This review will be in disjointed point-form set out in rough temporal order from my observation point alongside Justin Labrooy in the middle layer of Riverbank Stadium at a spot behind long-off.
A = It was a sweltering hot day and the Adelaide Oval was not even one/fifth occupied when the match commenced with Australia having chosen to bat.
B = Australia progressed steadily in the opening stages though Finch was bowled in his customary manner by Bhuvneshwar Kumar; while Jadeja swept onto a punch in the covers and ran out Khawaja with a direct it at the bowler’s end – as brilliant a piece of fielding as one will ever witness.
C = It became clear to me that Mohammed Shiraj was going to be a weak link in the Indian attack; while Kuldeep Yadav was not posing a threat and providing some loose deliveries every now and then.
D = Shaun Marsh at No. 4 progressed at a steady rate while Handscomb and Stoines at 5 and 6 sustained the pace of the innings at nearly a run-a-ball; till Marsh and Maxwell raised the tempo in overs 37 to 47 by hammering and/or sprinting nearly 100 runs in around 56 balls.
E = But Australia lost some momentum in the last few overs when both those batsmen as well as Richardson and Siddle sliced skiers to deep point in aiming at sixers.
F= The number of Aussie batsmen caught in the deep when aiming for sixers was significant; while the bowling stats reveal that Kumar had the best results with 4 wkts for 45 at an econ/rate of 4.90’ while Jadeja’s 1 for 49 was next in the honours line [though Shami had 3 wkts at 5.80].
G = Though Shikar Dhawan was as powerful as electric at the start, his demise meant that India’s initial progress was rather pedestrian. This ‘moderation’ was accentuated when Rayadu came in at No. 4.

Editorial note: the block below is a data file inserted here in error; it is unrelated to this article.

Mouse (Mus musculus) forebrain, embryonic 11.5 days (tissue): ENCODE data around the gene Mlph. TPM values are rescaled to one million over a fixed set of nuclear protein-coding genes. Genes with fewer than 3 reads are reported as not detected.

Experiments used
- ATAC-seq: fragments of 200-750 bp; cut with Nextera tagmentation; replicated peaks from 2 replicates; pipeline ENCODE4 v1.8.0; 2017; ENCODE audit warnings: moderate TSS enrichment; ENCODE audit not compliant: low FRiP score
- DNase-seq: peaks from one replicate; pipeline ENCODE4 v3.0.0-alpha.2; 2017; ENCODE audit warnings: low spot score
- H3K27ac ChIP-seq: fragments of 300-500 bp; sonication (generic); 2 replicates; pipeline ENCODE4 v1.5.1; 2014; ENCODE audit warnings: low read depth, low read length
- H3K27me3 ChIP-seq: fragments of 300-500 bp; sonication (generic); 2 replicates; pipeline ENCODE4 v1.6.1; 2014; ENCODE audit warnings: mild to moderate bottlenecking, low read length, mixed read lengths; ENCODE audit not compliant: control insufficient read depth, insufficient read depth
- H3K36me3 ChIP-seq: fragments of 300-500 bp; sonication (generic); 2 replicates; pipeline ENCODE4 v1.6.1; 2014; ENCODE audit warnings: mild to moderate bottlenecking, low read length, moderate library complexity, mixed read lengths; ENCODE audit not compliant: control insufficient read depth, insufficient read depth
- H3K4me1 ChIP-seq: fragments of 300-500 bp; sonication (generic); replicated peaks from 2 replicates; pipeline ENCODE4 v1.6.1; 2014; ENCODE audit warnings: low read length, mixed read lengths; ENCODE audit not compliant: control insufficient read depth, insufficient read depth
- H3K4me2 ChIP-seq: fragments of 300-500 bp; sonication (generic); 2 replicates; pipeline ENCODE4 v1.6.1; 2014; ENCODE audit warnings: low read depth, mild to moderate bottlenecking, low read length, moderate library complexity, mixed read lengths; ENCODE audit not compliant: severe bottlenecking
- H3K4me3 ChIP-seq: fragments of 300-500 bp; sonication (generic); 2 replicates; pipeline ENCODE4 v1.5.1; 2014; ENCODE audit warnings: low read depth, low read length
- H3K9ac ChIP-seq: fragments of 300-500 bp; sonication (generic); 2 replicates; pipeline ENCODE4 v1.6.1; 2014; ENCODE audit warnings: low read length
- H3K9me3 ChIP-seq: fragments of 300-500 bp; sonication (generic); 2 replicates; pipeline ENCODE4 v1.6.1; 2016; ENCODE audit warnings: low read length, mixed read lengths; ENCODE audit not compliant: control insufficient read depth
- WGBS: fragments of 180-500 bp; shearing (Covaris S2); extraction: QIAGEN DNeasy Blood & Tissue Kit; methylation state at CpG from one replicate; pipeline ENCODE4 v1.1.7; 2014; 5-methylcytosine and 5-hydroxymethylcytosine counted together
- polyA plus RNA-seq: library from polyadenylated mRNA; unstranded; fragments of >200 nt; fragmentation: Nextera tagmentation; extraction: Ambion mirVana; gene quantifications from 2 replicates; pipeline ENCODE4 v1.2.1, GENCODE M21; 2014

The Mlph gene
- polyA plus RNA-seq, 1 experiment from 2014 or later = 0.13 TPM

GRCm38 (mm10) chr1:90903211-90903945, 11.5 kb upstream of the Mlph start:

H = Though Dhoni at No. 5 steadied the ship and his partnership with Virat Kohli progressed steadily, India’s asking rate for a win rose to a problematic level for those seeking an Indian win.
I = The bowling efforts of Behrendorff, Richardson and Stonies were impressive; while Siddle proved to be the most problematic for the Aussies even though his inclusion in the XI was grounded on his reputation for economy … a reputation sullied at Adelaide by the number of bouncer wides he conceded in two of his overs.
J = The most striking facet of this match in my reading was the speed and skill of the Aussie boundary riders in preventing powerful well-placed shots from reaching the boundary. Though I did not keep count, I suggest that there were 9-14 hits of this sort that were saved – meaning that 18 to 28 runs were saved … with Peter Handscomb on the eastern side especially prominent in this regard.
K = By this stage the crowd had swelled to 22,000 or so and were in good voice; while some enthusiasts in the bottom layer of RIverbank Stand insisted on arousing crescendos of Mexican waves which were about as meaningful as the passenger planes that occasionally swept over the ground in majestic fashion on their way to a landing.
L = Kohli reached a century to rousing cheers and took a toilet break. A mistake that. He was caught on the boundary – another such instance – soon after play resumed.
M = When Karthik (an unknown quantity to me) walked in, India required 57 runs to win with 62 balls in hand – not an easy prospect……………………………
N = ……. even with Dhoni there! Yes, I had seen him way back grab victory for India over Australia on the same ground by hitting a six with a helicopter-flick over midwicket. But do miracles occur twice!
O = Karthik surprised me by scoring rapidly and running well to combine with Dhoni and bringing the final target down to 07 runs required in over no. 50 …. with Dhoni on strike.
P= An easy mark that: it could be accumulated with placements into gaps, could it not? Hell, no. Dhoni launched Behrendorf’s first ball into the deep-midwicket side of the Riverbank Stand.
Q = One huge launch. A victory for brown kind.